The Evolution and Science of UV

February 1, 2019

UV Lures

The evolution of UV lures in the fishing industry may be the second worst kept secret ever, right behind Area 51. Much like Area 51, we know about UV, but we really don't know anything about UV. Rumblings in the industry claim that many of the lures marketed as UV, in fact, are not. While it may be difficult to get to the bottom of this, we can get a better understanding on why it works.

Less than a decade ago, salmon fisherman were looking for a way to make their lures more visible. For years they have inserted actual lights or glow sticks on lures and glow paints that shine longer and brighter. UV is different in that no outside work is required, no light to recharge, no batteries to replace. Instead, it relies on what fish use in nature to survive. According to Scott Butz of Fish Vision, humans have three cones in their eyes and are not capable of seeing true UV, hence why we use a black light to identify it. Fish and birds however have an extra cone in their eyes that allows them to see true UV. Butz and his painting company have gone through countless hours to develop different formulas of paint for fishing lures. Much like glow paint there is many different levels of intensity that will alter visibility. He was quick to add that this is similar to why you will catch fish on one type of blue, but another manufacturer's blue doesn’t perform nearly as well. It all comes down to the fact that we don’t see like fish. While fancy machines have been developed to interpret what a fish or bird actually sees, we’re likely to never know with 100% certainty. Butz believes that much of the success, aside from increased visibility, has to again do with nature. Many of the prey for freshwater fish actually exhibit a natural UV “glow”. Perhaps this is why fish are more attracted to UV lures in many cases.

What we do know is that to the best of our knowledge fish see like a semi colorblind person does, just shades of colors. Much of which is actually seeing the contrast or shade change. With standard paints - black, chartreuse, orange, blue and purple are most visible, in that order, starting with black. Much like everything else in fishing - there is a catch: it all has to do with clarity. The same reason walleyes will be in two feet of water when it’s dirty or choppy from the wind. Most of us from experience can agree that a spinner blade that works in bright sunny skies often does not work in overcast conditions. The UV lures have been extremely effective in deep water and at night. In general, UV seems to excel in situations of low light or little visibility.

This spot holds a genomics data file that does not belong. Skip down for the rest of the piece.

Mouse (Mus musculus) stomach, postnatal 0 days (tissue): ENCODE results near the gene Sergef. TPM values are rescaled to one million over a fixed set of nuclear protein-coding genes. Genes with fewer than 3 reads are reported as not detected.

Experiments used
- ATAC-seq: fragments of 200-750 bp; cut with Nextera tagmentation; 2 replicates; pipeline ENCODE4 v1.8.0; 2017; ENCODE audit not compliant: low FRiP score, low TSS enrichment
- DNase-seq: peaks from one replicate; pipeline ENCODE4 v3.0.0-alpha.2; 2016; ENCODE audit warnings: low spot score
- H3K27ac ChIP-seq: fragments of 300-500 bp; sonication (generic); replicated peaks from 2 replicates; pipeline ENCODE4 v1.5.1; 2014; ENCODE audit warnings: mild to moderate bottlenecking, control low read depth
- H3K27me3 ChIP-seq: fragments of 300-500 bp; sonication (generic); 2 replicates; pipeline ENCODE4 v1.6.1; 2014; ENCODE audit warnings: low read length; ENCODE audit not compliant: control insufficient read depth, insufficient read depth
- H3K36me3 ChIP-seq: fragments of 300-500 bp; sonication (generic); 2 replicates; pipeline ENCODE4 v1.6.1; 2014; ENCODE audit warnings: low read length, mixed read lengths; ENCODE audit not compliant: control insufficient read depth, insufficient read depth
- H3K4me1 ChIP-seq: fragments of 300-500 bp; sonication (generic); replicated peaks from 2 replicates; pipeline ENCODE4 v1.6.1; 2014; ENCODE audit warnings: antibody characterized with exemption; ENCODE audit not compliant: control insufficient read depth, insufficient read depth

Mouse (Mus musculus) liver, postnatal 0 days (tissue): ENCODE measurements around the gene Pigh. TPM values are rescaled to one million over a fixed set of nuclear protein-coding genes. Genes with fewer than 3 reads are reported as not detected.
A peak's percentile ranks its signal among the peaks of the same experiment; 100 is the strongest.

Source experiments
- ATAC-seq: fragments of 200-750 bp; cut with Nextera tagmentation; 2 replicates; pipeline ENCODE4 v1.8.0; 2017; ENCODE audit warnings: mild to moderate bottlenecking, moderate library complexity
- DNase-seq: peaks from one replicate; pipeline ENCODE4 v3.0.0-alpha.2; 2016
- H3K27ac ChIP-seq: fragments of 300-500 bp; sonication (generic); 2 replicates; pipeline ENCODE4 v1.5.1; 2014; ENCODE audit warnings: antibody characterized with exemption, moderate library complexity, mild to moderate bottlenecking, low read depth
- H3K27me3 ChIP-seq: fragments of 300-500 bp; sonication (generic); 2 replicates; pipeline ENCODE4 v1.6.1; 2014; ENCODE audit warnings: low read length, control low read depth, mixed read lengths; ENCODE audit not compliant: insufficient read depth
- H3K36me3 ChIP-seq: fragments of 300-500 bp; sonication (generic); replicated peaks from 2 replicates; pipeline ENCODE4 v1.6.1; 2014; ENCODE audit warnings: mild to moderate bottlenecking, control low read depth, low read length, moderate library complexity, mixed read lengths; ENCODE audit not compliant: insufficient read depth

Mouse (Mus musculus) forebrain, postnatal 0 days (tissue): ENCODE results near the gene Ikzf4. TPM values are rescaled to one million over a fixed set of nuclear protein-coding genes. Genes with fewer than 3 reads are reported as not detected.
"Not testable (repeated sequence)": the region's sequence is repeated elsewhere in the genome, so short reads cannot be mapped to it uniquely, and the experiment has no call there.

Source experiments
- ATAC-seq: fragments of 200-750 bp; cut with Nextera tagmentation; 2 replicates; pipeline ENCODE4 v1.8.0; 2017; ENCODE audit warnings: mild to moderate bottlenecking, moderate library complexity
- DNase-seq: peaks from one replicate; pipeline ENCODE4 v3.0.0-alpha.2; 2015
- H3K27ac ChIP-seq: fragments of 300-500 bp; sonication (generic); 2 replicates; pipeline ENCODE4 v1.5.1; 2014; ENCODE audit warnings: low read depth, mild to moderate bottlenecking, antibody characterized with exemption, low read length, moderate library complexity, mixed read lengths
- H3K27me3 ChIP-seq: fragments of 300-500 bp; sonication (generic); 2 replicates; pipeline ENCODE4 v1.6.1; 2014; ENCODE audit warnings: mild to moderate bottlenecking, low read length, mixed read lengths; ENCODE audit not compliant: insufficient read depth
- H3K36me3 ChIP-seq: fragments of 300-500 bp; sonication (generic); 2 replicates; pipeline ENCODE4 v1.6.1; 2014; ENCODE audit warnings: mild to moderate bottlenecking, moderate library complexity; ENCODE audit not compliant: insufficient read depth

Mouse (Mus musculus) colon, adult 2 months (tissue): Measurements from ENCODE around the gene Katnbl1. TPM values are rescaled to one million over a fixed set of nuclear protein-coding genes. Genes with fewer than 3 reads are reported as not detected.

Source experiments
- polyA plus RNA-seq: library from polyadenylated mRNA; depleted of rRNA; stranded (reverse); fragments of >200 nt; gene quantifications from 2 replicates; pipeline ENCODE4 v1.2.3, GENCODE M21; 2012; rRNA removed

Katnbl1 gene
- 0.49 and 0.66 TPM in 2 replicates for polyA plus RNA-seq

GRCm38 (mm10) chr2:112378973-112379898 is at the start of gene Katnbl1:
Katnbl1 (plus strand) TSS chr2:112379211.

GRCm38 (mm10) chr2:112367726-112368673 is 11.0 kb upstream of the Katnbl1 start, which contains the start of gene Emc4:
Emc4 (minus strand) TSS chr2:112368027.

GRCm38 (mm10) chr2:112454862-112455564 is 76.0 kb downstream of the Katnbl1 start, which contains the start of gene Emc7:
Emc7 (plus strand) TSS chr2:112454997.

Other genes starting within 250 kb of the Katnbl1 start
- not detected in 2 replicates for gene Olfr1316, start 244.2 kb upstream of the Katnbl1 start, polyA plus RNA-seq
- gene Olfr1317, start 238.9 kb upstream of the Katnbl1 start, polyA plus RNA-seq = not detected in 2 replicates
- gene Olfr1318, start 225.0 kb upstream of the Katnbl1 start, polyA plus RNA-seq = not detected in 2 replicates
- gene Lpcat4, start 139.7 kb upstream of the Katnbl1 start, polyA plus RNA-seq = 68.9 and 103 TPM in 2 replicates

Butz and his company have a patent pending on UV reflective paint in a fishing application. Unlike many, Butz uses UV paint, not just a UV mixed in his clear coat. This gives his lures a super charged effect. The reflective quality of his paints gives a different level of visibility to lures that are clear coated with it. He claims that these super charged lures are more than 200 times brighter to a fish than glow paints.

The early stages of UV have been so successful that it is difficult to find many anglers willing to admit that they are actually using it. Chip Cartwright, owner of Silver Streak lures offers a full line of UV spoons and walleye spinner blades. He recently had a well known pro who is sponsored by one of his competitors buy more than a thousand dollars worth of his UV spinners blades. Proof is in the pudding!

End result is that UV has gone from what would be a quick fad to a seemingly growing trend that isn’t going away any time soon. The typically conservative Rapala Lure Company has even introduced a series of UV coated lures. Perhaps what we can learn from this is that like most lures, nothing works all of the time, and more often than not we really aren’t sure what ultimately causes one thing to work over another. For the same reason one color will out produce another, UV painted lures on some days will drastically out perform non-UV lures.

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